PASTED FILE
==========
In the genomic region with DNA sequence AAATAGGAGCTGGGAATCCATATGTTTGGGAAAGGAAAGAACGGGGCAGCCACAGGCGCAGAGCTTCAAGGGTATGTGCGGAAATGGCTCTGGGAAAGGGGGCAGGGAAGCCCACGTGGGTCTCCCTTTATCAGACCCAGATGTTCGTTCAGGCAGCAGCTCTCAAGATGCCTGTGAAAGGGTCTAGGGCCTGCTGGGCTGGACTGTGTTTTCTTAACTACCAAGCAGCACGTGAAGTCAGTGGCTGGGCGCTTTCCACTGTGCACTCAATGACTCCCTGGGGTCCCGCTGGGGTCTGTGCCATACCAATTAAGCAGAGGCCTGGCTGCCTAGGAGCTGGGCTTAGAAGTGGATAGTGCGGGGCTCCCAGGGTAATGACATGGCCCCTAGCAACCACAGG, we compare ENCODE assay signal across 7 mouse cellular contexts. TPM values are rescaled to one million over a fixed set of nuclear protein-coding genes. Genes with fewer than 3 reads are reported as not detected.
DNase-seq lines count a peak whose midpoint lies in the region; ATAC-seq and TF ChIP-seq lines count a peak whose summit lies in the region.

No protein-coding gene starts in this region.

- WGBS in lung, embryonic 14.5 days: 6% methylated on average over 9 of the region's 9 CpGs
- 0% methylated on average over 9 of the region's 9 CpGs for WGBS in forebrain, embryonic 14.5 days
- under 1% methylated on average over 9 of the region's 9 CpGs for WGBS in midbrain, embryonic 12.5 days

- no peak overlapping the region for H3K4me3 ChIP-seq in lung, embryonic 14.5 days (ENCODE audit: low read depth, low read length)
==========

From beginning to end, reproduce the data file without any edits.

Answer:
In the genomic region with DNA sequence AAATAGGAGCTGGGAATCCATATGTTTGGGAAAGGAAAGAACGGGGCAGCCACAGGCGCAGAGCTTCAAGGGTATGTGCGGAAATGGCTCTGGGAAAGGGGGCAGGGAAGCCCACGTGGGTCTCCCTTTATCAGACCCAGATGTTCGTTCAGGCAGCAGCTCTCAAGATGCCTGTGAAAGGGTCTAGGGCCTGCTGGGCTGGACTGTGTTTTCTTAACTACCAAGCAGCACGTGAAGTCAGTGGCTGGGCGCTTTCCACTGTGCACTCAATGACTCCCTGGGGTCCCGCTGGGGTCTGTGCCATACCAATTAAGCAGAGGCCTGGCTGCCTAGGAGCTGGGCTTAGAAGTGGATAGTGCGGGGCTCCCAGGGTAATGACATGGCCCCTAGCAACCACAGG, we compare ENCODE assay signal across 7 mouse cellular contexts. TPM values are rescaled to one million over a fixed set of nuclear protein-coding genes. Genes with fewer than 3 reads are reported as not detected.
DNase-seq lines count a peak whose midpoint lies in the region; ATAC-seq and TF ChIP-seq lines count a peak whose summit lies in the region.

No protein-coding gene starts in this region.

- WGBS in lung, embryonic 14.5 days: 6% methylated on average over 9 of the region's 9 CpGs
- 0% methylated on average over 9 of the region's 9 CpGs for WGBS in forebrain, embryonic 14.5 days
- under 1% methylated on average over 9 of the region's 9 CpGs for WGBS in midbrain, embryonic 12.5 days

- no peak overlapping the region for H3K4me3 ChIP-seq in lung, embryonic 14.5 days (ENCODE audit: low read depth, low read length)